Facebook LinkBench Tests PostgreSQL Social Relation Profile Scenario Performance

By Digoal

Background

LinkBench is an open-source database benchmark developed by Google to evaluate database performance. LinkBench creates a set of test data around a social graph and then perform data operations such as querying, adding or disconnecting relationships.

For more information about LinkBench, refer to the following articles:

https://www.facebook.com/notes/facebook-engineering/linkbench-a-database-benchmark-for-the-social-graph/10151391496443920
http://www.oschina.net/translate/linkbench-a-database-benchmark-for-the-social-graph

The test model of LinkBench is very typical in the social relationships of users. I will provide a copy of PostgreSQL database performance test data under this model and the test method.

After seeing this test data, you can compare it with the test data of other databases to see the performance differences.

Test Model of LinkBench

This data can be represented in a social graph, where objects (graph nodes) such as people, posts, comments, and pages are connected by associations (directed edges of the graph) that model different relationships between the nodes.

Different types of associations can represent friendship between two users, a user liking another object, ownership of a post, or any other relationship.

LinkBench is a graph-serving benchmark, not a graph-processing benchmark — the difference being that the former simulates the transactional workload from an interactive social network service while the latter simulates an analytics workload.

This benchmark is not about finding graph communities or graph partitioning, but rather serving real-time queries and updates on a graph database.

For example, a general form of graph query would be to find all the edges of type A from node X into which update operations can insert, delete, or update graph nodes or edges.

An example graph update operation is “insert a friendship edge from user 4 to user 63459821.”

By classifying database queries into a small number of core operations for associations (edges) and objects (nodes), we could break down and analyze the mix of social graph operations for a production database.

The simple graph retrieval and update operations listed below are used to store and retrieve social graph data.

Note that the workload is heavy on edge operations and reads, particularly edge range scans.

Examples of edge range scans are “retrieve all comments for a post order from most to least recent” or “retrieve all friends for a user.”

Optimization Tips:
This question is about storing data. If comments of an article have been aggregated, a small number of blocks need to be scanned and the performance is good. Similarly, if friends of a user have been aggregated, retrieving friends of a user will not encounter performance problems.

Aggregation through clusters can also reduce rows to be scanned.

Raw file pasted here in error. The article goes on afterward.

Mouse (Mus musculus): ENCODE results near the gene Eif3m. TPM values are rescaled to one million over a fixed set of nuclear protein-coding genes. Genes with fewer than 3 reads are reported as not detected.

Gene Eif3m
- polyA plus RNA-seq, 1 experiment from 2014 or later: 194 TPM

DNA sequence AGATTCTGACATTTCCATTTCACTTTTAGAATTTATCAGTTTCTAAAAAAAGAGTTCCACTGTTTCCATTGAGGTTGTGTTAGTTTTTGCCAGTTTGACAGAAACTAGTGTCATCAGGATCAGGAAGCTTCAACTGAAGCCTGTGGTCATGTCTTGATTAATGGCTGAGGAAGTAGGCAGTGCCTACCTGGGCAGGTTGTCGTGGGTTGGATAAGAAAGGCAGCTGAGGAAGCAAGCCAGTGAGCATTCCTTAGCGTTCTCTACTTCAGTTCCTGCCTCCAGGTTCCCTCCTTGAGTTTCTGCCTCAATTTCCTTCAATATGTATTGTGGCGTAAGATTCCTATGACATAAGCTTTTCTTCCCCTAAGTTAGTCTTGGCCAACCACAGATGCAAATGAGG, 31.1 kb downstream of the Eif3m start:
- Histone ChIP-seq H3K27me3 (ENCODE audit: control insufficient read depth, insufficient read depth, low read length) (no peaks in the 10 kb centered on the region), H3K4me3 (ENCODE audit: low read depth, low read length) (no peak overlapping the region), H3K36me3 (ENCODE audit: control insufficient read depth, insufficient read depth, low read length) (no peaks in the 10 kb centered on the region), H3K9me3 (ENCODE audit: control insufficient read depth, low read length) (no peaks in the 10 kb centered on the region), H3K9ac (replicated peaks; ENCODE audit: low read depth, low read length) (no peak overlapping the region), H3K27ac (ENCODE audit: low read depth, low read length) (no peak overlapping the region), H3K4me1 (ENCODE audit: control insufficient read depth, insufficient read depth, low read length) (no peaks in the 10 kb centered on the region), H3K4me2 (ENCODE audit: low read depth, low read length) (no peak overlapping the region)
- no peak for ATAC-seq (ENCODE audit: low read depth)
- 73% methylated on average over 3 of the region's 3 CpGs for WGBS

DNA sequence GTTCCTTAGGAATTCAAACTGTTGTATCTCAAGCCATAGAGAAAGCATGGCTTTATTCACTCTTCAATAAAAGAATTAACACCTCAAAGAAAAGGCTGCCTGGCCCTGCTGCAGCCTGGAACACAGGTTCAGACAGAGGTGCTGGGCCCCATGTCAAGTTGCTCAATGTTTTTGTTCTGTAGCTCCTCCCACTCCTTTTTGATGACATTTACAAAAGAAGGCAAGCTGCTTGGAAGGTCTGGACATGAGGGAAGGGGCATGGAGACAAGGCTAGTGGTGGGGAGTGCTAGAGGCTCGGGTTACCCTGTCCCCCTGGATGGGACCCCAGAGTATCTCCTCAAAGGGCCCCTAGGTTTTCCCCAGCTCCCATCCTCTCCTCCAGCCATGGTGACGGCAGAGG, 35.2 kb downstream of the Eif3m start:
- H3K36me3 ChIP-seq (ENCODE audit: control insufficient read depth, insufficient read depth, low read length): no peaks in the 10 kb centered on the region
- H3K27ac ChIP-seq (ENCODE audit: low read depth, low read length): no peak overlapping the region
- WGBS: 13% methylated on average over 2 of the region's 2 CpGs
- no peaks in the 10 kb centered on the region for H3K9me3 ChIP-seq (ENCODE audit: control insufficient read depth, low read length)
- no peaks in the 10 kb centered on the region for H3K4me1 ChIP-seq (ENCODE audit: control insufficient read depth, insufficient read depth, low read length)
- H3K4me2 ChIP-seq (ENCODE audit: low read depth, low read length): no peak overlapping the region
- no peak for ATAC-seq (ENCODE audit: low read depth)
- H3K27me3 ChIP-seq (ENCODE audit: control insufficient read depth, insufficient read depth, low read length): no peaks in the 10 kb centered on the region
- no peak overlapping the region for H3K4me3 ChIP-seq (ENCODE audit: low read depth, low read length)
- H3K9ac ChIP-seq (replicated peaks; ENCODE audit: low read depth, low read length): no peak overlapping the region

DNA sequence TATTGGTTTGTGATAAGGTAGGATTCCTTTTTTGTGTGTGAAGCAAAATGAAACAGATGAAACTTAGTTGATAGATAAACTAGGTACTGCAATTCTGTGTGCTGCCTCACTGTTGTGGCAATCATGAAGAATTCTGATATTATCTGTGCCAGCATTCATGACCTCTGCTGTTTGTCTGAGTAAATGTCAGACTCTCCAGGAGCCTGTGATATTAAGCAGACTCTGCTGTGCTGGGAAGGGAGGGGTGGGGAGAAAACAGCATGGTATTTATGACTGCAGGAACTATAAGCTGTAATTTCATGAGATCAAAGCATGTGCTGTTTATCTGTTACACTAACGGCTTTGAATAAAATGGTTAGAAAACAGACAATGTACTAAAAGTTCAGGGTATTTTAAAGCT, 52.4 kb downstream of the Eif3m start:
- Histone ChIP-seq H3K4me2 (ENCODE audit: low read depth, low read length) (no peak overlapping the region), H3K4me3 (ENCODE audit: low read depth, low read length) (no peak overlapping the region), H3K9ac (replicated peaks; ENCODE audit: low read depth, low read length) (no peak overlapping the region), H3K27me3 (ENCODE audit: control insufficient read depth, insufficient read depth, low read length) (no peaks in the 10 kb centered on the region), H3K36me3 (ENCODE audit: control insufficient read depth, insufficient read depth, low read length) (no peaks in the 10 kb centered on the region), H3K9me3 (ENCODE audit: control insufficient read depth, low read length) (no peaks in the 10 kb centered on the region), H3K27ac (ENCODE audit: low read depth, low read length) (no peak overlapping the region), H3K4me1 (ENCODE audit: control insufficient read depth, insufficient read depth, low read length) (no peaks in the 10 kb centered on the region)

Introduction to LinkBench for PostgreSQL

The actual benchmark is driven by the LinkBench driver, a Java program that generates the social graph and the operation mix.

Originally this tool only supports MySQL. Currently this tool has extended support for PostgreSQL. However, make sure to use PostgreSQL 9.5 or later, because queries include UPSET(insert on conflict), a new feature in PostgreSQL 9.5.

https://github.com/mdcallag/linkbench

Install LinkBench

JDK

apache-maven

Set up the environment

Install LinkBench

Pack linkbench

Generate the environment variable configuration file

$ vi ~/.bash_profile

$ linkbench

The benchmark runs in two phases:

1. The load phase, where an initial graph is generated and loaded in bulk;

2. The request phase, where many request threads concurrently access the database with a mix of operations. During the request phase latency and throughput statistics for operations are collected and reported.

The exact behavior of the driver in both phases is controlled by a configuration file, and many aspects of the benchmark can be easily altered using this file.

The configuration file template is config/LinkConfigPgsql.properties.

PostgreSQL Deployment

This article does not include OS parameter optimization.

Environment variable configuration

Create a Test Database

1. Initialize the database

2. Create a database

3. Connect to linkdb and create tables and index

Configure the Load Template

Note that each value cannot have a trailing space in the configuration file of LinkBench. Otherwise parsing errors may occur.

Configure how much test data is to be imported

$ vi ~/app/linkbench/config/FBWorkload.properties

Configure the database connection method, report frequency, thread, operations tested on each thread, maximum test duration, and stress testing

$ vi ~/app/linkbench/config/LinkConfigPgsql.properties

Load Benchmark Data

Configure Benchmark Template

The steps are the same as those described in the preceding “Configure the load template” section

Stress Testing

Benchmark Result

Data load Result

Stress Test Result

Query performance for one-way metrics

p25 indicates that the RT for 0–25% of requests is between a and b (milliseconds) and p50 indicates that the RT for 25–50% of requests is between a and b (milliseconds)

Overall test statistics (including QPS)

The test result for a 32-core machine

Each item represents a test case and the last row indicates the overall performance. For more information, see the preceding figures.

The result shows that LinkBench reaches 120,000 QPS.

A 32-core host is used in this test example.

References

https://github.com/mdcallag/linkbench
https://www.facebook.com/notes/facebook-engineering/linkbench-a-database-benchmark-for-the-social-graph/10151391496443920

Original Source

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